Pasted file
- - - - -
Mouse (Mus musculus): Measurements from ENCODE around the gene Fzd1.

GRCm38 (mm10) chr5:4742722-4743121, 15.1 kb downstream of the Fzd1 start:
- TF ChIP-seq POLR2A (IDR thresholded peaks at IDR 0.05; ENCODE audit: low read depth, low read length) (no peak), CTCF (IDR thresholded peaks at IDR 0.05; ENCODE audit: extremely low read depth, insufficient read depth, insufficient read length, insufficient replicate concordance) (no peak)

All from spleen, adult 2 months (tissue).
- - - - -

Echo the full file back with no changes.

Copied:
Mouse (Mus musculus): Measurements from ENCODE around the gene Fzd1.

GRCm38 (mm10) chr5:4742722-4743121, 15.1 kb downstream of the Fzd1 start:
- TF ChIP-seq POLR2A (IDR thresholded peaks at IDR 0.05; ENCODE audit: low read depth, low read length) (no peak), CTCF (IDR thresholded peaks at IDR 0.05; ENCODE audit: extremely low read depth, insufficient read depth, insufficient read length, insufficient replicate concordance) (no peak)

All from spleen, adult 2 months (tissue).